1 Samuel 25:9
And when David's young men came, they spoke to Nabal according to all those words in the name of David, and ceased.
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(9) And ceased.—Better rendered, and they sat down. The Hebrew word here has been variously translated. Bunsen suggests, “and they waited modestly for an answer;” the Vulg., followed by some scholars, has “and they were silent.”

25:2-11 We should not have heard of Nabal, if nothing had passed between him and David. Observe his name, Nabal, A fool; so it signifies. Riches make men look great in the eye of the world; but to one that takes right views, Nabal looked very mean. He had no honour or honesty; he was churlish, cross, and ill-humoured; evil in his doings, hard and oppressive; a man that cared not what fraud and violence he used in getting and saving. What little reason have we to value the wealth of this world, when so great a churl as Nabal abounds, and so good a man as David suffers want!, David pleaded the kindness Nabal's shepherds had received. Considering that David's men were in distress and debt, and discontented, and the scarcity of provisions, it was by good management that they were kept from plundering. Nabal went into a passion, as covetous men are apt to do, when asked for any thing, thinking thus to cover one sin with another; and, by abusing the poor, to excuse themselves from relieving them. But God will not thus be mocked. Let this help us to bear reproaches and misrepresentations with patience and cheerfulness, and make us easy under them; it has often been the lot of the excellent ones of the earth. Nabal insists much on the property he had in the provisions of his table. May he not do what he will with his own? We mistake, if we think we are absolute lords of what we have, and may do what we please with it. No; we are but stewards, and must use it as we are directed, remembering it is not our own, but His who intrusted us with it.That liveth in prosperity - The Hebrew is obscure, and is variously interpreted. The simplest rendering is, "And ye shall say thus about (his) life," i. e., with reference to his life, health, circumstances, etc. 4-9. Nabal did shear his sheep, and David sent out ten young men, &c.—David and his men lurked in these deserts, associating with the herdsmen and shepherds of Nabal and others and doing them good offices, probably in return for information and supplies obtained through them. Hence when Nabal held his annual sheep-shearing in Carmel, David felt himself entitled to share in the festival and sent a message, recounting his own services and asking for a present. "In all these particulars we were deeply struck with the truth and strength of the biblical description of manners and customs almost identically the same as they exist at the present day. On such a festive occasion, near a town or village, even in our own time, an Arab sheik of the neighboring desert would hardly fail to put in a word either in person or by message; and his message, both in form and substance, would be only a transcript of that of David" [Robinson]. No text from Poole on this verse. And when David's young men came,.... To Carmel:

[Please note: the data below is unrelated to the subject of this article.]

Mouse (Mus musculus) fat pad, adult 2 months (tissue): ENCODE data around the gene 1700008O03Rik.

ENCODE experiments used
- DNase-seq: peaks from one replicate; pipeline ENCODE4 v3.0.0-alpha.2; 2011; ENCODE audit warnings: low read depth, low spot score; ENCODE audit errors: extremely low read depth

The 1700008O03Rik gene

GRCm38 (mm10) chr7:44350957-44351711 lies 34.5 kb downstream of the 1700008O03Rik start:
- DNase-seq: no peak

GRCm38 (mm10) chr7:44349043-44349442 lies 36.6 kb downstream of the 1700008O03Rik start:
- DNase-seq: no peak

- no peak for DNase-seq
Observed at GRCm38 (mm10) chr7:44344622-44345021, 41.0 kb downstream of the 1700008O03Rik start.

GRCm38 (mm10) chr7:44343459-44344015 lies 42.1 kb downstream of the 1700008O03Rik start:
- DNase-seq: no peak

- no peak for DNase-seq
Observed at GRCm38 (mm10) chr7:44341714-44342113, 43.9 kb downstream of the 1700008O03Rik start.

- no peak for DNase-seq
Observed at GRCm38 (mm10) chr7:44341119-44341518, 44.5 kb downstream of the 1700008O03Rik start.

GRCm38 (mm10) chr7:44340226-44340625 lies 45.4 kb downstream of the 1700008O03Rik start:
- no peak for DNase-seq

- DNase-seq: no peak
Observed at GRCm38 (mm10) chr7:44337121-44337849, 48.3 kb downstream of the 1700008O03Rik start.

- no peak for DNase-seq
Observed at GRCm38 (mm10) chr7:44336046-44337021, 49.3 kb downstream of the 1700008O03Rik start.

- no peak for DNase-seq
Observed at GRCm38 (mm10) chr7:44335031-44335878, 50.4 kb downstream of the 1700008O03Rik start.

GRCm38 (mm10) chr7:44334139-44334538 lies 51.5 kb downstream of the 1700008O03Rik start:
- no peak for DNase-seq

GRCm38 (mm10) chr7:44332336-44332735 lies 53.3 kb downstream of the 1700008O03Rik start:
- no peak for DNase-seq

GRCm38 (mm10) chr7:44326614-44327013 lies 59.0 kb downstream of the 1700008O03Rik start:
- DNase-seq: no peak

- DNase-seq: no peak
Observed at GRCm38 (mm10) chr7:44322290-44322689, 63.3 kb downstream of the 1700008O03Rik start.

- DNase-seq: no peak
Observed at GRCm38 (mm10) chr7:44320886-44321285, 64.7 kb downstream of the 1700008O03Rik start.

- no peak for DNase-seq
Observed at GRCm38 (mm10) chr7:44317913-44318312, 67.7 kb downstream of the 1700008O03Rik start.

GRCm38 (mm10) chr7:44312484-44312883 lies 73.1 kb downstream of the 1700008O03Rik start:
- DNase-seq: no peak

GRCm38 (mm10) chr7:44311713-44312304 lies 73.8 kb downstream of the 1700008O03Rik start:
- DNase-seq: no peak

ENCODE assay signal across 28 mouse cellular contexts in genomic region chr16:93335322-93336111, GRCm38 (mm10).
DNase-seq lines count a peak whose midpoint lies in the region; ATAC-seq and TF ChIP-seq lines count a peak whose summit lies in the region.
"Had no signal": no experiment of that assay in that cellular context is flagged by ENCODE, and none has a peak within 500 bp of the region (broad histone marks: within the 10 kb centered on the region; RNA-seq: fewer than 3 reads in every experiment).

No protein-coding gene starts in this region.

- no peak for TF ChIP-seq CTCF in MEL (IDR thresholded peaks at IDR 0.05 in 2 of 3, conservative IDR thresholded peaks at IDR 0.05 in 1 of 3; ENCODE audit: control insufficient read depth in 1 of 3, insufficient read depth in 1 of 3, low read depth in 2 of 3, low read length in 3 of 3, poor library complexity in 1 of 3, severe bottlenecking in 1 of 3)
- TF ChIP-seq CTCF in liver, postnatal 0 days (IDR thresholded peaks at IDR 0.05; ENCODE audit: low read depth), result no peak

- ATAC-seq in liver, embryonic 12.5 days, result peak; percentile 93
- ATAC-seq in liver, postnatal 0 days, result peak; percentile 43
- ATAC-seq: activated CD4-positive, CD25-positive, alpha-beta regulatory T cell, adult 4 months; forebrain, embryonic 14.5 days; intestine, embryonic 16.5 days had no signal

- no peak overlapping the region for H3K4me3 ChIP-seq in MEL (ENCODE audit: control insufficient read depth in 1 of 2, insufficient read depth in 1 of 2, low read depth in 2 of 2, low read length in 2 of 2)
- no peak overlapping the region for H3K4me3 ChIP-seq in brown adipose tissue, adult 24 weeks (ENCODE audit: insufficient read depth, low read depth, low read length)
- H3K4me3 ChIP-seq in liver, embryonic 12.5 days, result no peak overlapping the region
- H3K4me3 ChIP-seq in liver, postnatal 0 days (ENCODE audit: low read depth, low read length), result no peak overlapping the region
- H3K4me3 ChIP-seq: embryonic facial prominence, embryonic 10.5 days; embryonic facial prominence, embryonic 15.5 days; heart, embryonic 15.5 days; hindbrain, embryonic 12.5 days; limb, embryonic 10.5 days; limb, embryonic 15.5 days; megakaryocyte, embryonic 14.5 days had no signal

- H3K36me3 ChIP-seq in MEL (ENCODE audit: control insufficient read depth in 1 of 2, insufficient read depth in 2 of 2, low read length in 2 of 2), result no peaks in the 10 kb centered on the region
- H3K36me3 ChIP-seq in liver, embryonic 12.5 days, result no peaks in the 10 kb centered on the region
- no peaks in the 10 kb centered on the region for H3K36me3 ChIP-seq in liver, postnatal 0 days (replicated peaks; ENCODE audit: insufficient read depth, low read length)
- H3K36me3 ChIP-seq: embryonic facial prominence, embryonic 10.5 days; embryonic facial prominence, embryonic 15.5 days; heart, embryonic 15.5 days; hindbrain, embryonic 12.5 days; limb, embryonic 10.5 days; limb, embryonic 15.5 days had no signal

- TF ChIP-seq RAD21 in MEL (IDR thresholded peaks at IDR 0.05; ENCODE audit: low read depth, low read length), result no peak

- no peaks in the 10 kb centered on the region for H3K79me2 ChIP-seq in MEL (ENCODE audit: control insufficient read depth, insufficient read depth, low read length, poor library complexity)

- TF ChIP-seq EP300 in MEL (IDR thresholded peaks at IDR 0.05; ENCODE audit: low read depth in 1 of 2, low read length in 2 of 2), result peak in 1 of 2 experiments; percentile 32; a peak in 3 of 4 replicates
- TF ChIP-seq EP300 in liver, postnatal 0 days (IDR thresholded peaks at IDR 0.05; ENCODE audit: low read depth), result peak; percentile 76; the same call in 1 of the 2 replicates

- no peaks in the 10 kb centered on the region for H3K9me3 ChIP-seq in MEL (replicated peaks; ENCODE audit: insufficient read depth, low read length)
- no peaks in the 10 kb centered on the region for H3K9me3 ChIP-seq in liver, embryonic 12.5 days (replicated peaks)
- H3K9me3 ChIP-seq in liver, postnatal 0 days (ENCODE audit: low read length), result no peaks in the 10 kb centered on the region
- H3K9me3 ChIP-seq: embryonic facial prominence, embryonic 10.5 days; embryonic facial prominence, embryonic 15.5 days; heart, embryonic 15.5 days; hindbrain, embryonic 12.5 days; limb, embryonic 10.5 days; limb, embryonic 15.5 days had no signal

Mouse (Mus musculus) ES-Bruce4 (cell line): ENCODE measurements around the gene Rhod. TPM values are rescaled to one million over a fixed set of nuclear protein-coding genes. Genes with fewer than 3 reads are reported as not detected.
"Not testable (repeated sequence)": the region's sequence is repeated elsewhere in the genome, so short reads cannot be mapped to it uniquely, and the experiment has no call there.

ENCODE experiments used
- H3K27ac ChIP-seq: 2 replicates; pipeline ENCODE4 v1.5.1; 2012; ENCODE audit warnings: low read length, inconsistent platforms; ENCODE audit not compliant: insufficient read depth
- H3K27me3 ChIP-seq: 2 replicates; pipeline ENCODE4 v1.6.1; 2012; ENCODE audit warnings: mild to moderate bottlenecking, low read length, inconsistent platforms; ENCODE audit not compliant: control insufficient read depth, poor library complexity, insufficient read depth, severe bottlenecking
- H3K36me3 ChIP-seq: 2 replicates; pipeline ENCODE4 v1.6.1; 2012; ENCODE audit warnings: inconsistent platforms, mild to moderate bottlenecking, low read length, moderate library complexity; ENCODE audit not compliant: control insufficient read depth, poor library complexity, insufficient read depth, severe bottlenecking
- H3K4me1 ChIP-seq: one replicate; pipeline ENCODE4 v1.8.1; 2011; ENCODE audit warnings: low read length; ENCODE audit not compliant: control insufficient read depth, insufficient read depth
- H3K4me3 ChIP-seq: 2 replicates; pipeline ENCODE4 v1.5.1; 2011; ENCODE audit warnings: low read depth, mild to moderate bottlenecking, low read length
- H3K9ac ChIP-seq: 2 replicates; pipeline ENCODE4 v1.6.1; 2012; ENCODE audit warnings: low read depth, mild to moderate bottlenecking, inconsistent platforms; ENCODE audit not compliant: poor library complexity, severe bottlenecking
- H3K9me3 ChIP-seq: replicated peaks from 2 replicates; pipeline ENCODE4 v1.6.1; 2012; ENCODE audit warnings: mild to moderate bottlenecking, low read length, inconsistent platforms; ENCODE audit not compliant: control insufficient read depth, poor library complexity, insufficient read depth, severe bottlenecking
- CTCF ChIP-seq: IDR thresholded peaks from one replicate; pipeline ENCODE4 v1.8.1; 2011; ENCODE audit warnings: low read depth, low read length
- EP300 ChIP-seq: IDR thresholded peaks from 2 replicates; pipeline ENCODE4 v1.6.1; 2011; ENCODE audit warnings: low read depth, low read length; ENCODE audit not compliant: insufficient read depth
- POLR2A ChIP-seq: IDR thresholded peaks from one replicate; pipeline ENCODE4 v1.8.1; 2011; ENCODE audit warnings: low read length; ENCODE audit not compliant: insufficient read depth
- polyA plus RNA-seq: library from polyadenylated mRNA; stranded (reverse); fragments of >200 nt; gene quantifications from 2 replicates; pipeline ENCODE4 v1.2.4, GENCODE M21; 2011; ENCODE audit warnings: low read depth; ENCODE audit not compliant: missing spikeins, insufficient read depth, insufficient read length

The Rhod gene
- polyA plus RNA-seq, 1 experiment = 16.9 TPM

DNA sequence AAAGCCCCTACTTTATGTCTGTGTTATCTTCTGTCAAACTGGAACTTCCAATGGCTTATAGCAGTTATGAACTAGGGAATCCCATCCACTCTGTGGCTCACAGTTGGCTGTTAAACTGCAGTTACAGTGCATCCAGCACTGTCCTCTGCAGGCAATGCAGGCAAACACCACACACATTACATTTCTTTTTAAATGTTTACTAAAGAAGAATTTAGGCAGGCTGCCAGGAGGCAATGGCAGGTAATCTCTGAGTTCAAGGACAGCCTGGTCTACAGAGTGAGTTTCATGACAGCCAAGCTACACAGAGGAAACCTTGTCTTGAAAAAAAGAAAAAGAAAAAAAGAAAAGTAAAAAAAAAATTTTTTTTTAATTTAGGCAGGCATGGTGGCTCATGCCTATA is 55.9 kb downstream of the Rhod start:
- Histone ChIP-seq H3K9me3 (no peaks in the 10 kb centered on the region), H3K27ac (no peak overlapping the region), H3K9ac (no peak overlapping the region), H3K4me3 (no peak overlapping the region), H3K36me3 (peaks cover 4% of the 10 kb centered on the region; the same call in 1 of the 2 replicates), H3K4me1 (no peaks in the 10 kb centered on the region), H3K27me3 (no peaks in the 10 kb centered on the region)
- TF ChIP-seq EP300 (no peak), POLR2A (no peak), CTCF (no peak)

they spake to Nabal according to all those words in the name of David; they delivered their message punctually and exactly, in the very words, or however according to the purport of them, in David's name, as he enjoined them:

and ceased: from speaking, waiting for Nabal's answer; or "they rested" (y), from the fatigues of their journey; which they did not until they had delivered their message to Nabal, and then they took the liberty to sit down and rest themselves; but the former sense seems best, and is preferred by Maimonides (z).

(y) "et quieverunt", Pagninus, Montanus, Munster. (z) Moreh Nevochim par. 1. c. 67.

And when David's young men came, they spake to Nabal according to all those words in the name of David, and ceased.
Verse 9. - They... ceased. Literally, "they rested;" i.e. either they remained quiet awaiting Nabal's answer, or sat down, as is the custom in the East, for the same purpose. The following history of Nabal's folly, and of the wise and generous behaviour of his pious and intelligent wife Abigail towards David, shows how Jehovah watched over His servant David, and not only preserved him from an act of passionate excitement, which might have endangered his calling to be king of Israel, but turned the trouble into which he had been brought into a source of prosperity and salvation.

1 Samuel 25:2-3

At Maon, i.e., Main or the mountains of Judah (see at Joshua 15:55), there lived a rich man (גּדול, great through property and riches), who had his establishment at Carmel. מעשׂה, work, occupation, then establishment, possessions (vid., Exodus 23:15). Carmel is not the promontory of that name (Thenius), but the present Kurmul on the mountains of Judah, scarcely half an hour's journey to the north-west of Maon (see at Joshua 15:55). This man possessed three thousand sheep and a thousand goats, and was at the sheep-shearing at Carmel. His name was Nabal (i.e., fool): this was hardly his proper name, but was a surname by which he was popularly designated on account of his folly. His wife Abigail was "of good understanding," i.e., intelligent, "and of beautiful figure;" but the husband was "harsh and evil in his doings." He sprang from the family of Caleb. This is the rendering adopted by the Chaldee and Vulgate, according to the Keri כּלבּי. The Chethibh is to be read כּלבּו, "according to his heart;" though the lxx (ἄνθρωπος κυνικός) and Josephus, as well as the Arabic and Syriac, derive it from כּלב, and understand it as referring to the dog-like, or shameless, character of the man.

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